Brighton skaters felt cheated in the Sixties when the SS Brighton stadium in West Street was pulled down and no adequate rink was built to replace it.

They were promised a replacement at the nearby King's West centre. It proved to be a poor rink and, within a few years, it made way for cinemas.

More than 30 years on, the demand for skating has not diminished. Public sessions at a temporary rink in the Brighton Centre have all been packed this week.

Now Olympic gold medallist Robin Cousins, who has choreographed an ice spectacular which opens at the same rink next week, has put in his plea for a permanent skating arena.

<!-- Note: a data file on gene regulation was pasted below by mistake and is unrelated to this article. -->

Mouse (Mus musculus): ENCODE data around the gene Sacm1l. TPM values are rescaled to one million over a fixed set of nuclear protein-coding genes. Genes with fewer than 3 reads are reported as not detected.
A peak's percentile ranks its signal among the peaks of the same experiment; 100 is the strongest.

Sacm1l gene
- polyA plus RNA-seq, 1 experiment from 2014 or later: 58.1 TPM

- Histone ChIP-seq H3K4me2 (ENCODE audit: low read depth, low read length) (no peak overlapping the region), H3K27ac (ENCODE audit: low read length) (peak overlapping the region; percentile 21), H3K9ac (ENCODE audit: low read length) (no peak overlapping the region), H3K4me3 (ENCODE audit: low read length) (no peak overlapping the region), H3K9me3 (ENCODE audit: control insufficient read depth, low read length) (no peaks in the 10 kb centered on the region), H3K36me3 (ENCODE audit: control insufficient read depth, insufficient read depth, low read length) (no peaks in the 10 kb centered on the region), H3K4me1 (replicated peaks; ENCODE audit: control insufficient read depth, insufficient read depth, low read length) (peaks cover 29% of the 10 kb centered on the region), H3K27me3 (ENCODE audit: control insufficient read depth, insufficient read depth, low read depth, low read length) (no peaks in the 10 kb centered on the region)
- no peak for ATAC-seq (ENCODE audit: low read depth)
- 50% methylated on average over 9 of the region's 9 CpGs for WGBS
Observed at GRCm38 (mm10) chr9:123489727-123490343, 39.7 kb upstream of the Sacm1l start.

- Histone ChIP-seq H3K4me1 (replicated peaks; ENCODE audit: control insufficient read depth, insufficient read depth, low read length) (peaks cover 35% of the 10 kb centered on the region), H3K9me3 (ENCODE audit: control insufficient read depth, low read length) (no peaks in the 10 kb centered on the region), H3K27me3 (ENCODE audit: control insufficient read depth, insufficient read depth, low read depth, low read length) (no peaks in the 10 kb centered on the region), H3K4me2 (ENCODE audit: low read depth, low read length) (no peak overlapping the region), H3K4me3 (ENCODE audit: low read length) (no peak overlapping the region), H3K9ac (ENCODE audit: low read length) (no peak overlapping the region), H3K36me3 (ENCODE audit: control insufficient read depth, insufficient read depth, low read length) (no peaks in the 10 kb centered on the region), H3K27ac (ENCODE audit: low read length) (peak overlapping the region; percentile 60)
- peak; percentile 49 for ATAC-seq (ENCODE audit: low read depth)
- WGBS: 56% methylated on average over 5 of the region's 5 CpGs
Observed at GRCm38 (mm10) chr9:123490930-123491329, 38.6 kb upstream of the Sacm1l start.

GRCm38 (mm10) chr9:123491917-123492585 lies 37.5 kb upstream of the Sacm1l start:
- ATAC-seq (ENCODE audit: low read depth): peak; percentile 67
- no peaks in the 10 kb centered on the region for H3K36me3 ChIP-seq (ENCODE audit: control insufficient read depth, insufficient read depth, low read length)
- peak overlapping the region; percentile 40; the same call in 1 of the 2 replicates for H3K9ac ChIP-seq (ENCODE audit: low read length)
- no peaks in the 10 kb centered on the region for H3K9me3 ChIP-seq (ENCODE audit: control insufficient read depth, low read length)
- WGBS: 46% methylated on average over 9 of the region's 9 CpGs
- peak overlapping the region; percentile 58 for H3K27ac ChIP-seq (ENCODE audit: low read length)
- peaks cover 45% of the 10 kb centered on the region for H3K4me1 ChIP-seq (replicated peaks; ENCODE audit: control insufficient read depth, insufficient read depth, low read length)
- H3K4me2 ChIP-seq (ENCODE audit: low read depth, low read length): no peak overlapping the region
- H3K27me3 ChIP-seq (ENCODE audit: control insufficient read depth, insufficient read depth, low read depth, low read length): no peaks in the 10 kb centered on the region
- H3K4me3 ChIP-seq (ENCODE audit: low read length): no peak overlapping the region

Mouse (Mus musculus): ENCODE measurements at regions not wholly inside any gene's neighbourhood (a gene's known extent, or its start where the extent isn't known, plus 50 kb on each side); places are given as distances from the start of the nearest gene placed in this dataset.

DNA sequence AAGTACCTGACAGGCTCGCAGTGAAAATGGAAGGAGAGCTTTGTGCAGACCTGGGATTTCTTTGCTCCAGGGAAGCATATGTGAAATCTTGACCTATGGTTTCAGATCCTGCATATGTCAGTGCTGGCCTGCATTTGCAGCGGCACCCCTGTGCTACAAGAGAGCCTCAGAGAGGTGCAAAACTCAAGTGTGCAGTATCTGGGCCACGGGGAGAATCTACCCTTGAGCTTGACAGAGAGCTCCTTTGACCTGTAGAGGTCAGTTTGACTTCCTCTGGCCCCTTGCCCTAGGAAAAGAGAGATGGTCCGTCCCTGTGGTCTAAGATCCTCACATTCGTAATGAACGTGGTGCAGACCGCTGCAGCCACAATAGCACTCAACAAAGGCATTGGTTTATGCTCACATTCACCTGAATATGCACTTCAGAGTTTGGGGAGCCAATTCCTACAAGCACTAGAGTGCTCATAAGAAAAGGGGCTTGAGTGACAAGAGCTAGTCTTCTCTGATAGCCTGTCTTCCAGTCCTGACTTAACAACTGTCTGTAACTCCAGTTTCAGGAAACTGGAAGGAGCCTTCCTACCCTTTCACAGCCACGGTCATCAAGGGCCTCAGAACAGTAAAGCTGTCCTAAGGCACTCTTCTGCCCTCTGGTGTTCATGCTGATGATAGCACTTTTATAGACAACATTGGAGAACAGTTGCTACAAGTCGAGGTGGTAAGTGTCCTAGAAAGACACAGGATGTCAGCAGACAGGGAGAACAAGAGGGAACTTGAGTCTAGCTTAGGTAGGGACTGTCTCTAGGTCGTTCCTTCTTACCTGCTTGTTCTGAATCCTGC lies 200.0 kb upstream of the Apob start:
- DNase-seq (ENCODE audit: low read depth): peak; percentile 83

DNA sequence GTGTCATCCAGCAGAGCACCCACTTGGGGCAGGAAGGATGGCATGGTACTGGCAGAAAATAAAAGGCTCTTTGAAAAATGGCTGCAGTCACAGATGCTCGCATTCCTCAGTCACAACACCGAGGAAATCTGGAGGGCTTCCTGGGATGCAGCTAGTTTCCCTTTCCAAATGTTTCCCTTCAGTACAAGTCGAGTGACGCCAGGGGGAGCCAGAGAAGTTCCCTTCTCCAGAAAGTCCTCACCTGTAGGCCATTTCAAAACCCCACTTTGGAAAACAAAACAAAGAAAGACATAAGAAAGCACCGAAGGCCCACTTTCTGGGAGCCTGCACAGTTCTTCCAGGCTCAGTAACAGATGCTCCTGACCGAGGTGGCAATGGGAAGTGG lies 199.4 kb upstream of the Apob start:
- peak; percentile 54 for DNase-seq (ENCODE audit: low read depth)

He says a rink, which could double up as a sports centre, would be ideal for Brighton and Hove.

Robin is right and there are sites where it could be built along with other development such as at Black Rock in Kemp Town or Shoreham harbour.

There have been many schemes for an ice rink in the Brighton area over the years but all have come to nothing. The little rink in Queen Square is fine but not nearly big enough.

Skaters who want a full-sized rink normally have to travel more than 40 miles to London.

The pent-up demand is there and the city council should make satisfying it a top leisure priority in 2002.